Sodium and Potassium Shifts Associated with Peripheral Resistance Changes in the Dog
The relation of changes in peripheral vascular resistance to blood sodium and potassium activity was studied in the dog hind limb. Arterial inflow was controlled by a constant output pump in the femoral artery line. Cations were monitored with glass-to-silver cannula electrodes in the venous outflow. Vasoactive drugs were administered intra-arterially in amounts sufficient only to affect the limb vasculature. Vasoconstrietion induced by norepinephrine or epinephrine was associated with a fall in blood (Na+) and often with a rise of (K+). Larger doses tended to produce a biphasic response in (Na+), a transient initial rise preceding the fall. Vasoconstrietion induced by serotonin or angio-tensin was associated with a fall in blood (Na+) unaccompanied by any consistent change in (K+). Vasoconstrietion induced by small amounts of pitressin (small series) produced a larger fall in (Na+) and rise in (K+) than with other agents producing an equal degree of vasoconstrietion. Vasodilatation induced by isoproterenol, acetylcholine, or histamine was accompanied by a rise in blood (Na+) without any consistent change in (K+).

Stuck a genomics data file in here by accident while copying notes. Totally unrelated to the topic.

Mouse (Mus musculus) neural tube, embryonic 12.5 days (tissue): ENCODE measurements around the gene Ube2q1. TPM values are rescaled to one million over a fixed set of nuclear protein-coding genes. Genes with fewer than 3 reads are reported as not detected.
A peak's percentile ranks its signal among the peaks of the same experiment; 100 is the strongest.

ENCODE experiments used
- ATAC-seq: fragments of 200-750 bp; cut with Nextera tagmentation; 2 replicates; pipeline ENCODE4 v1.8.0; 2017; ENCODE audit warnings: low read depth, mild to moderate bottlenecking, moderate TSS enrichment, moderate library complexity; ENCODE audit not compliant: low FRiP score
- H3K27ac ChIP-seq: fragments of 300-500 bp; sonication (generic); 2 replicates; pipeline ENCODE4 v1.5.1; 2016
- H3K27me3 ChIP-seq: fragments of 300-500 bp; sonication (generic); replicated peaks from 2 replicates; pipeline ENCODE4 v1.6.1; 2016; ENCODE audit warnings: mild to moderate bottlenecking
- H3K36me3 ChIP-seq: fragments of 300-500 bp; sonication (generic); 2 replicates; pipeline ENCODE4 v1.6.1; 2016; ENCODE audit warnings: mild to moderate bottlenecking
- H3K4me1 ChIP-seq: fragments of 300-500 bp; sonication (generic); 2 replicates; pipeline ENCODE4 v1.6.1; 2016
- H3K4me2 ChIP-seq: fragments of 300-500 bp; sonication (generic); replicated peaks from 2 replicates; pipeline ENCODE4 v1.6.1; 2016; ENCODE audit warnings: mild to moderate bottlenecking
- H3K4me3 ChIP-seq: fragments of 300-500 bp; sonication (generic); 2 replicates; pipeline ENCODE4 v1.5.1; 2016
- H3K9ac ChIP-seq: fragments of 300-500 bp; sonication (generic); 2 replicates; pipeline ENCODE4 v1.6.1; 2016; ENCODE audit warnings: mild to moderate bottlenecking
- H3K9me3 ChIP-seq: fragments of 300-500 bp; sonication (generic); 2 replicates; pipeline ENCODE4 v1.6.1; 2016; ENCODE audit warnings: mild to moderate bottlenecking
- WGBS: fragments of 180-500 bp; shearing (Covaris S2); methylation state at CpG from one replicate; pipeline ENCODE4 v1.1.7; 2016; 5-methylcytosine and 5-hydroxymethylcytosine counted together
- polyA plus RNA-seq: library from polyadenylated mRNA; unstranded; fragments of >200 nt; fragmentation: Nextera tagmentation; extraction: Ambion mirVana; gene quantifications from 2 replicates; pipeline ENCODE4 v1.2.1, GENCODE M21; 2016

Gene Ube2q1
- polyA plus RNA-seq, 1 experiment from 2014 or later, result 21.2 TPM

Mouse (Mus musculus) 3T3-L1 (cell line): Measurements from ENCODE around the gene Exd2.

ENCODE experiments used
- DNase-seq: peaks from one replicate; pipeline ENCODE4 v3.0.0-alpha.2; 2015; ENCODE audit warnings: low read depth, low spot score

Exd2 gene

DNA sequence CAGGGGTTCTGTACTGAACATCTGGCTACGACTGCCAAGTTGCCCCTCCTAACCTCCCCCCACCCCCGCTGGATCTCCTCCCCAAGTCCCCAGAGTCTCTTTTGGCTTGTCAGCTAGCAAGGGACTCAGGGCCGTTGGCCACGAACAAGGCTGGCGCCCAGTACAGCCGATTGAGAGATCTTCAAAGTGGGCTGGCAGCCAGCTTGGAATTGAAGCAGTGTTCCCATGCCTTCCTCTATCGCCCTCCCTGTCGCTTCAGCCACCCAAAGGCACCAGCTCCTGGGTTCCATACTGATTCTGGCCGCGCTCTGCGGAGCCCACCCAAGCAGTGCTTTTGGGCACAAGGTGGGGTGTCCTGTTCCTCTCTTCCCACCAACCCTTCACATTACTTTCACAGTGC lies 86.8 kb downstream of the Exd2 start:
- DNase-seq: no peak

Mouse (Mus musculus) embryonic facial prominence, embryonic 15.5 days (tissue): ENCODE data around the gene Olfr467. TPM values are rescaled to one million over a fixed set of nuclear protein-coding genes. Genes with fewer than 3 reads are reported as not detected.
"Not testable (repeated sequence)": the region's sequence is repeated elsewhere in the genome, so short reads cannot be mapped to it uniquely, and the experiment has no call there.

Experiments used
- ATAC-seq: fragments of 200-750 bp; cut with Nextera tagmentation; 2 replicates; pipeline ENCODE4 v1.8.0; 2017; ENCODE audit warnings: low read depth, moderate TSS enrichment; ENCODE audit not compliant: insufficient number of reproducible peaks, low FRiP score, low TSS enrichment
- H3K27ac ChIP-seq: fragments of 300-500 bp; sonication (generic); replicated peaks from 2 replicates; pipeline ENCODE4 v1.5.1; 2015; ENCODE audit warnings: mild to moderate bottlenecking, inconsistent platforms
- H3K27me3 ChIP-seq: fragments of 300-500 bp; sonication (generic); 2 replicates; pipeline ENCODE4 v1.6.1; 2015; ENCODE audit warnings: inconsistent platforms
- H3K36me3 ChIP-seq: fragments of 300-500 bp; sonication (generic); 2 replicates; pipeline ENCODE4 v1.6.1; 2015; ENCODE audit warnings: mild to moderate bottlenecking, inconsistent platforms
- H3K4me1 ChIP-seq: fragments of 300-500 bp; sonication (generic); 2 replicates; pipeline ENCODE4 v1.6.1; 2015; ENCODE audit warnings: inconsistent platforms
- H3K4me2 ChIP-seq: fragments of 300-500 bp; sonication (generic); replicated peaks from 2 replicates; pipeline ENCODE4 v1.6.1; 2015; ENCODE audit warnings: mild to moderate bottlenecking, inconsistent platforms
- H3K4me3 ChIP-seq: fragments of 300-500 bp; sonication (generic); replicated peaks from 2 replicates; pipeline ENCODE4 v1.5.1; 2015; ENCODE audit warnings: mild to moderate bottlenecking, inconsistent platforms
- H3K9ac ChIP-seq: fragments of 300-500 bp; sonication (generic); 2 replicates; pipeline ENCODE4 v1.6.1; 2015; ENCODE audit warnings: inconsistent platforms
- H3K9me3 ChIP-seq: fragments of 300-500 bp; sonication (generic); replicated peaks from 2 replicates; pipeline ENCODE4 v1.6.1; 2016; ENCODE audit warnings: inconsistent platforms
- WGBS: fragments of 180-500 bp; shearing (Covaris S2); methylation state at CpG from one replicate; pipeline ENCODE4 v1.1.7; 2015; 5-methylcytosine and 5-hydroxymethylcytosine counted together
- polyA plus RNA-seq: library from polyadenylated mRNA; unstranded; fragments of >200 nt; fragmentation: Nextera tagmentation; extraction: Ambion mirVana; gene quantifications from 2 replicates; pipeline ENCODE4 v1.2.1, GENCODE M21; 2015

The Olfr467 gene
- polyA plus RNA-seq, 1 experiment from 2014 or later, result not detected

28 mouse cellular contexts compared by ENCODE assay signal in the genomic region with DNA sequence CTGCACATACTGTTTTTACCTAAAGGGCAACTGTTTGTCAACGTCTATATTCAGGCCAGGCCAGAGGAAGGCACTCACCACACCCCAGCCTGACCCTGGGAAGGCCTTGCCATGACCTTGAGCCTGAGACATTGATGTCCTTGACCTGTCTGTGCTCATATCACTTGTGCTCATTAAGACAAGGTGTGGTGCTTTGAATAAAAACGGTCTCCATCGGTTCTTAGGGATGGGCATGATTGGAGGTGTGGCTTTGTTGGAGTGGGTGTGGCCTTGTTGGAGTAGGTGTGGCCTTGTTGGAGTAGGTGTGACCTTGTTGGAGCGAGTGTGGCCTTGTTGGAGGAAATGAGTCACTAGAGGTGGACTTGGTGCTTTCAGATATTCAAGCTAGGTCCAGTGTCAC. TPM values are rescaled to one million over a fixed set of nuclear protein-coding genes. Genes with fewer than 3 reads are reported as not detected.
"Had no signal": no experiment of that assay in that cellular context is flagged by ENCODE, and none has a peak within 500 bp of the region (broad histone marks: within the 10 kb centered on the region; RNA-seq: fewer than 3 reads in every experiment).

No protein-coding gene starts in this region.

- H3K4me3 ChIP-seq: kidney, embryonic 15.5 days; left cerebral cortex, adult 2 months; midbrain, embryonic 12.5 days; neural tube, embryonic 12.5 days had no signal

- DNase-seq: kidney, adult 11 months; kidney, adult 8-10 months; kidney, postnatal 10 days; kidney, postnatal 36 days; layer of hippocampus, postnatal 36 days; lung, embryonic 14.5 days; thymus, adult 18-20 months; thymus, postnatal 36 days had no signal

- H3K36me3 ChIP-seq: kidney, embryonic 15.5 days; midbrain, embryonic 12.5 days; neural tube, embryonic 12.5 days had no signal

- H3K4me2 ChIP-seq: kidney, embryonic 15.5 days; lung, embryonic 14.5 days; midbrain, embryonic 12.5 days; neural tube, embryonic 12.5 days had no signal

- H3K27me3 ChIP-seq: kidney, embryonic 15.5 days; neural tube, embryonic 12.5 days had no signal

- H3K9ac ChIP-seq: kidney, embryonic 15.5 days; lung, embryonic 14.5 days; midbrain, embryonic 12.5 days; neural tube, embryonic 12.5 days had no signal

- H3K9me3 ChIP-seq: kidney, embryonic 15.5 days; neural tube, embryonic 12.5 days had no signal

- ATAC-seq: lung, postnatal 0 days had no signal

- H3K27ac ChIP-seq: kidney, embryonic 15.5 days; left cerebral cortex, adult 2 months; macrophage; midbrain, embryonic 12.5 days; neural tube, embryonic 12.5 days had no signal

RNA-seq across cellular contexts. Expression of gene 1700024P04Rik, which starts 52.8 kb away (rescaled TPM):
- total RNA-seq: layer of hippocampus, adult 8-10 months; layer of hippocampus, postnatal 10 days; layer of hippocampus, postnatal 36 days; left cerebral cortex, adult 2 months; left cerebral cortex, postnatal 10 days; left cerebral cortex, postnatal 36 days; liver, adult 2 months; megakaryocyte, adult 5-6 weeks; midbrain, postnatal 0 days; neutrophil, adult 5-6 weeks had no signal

- Received April 19, 1961.
- © 1961 American Heart Association, Inc.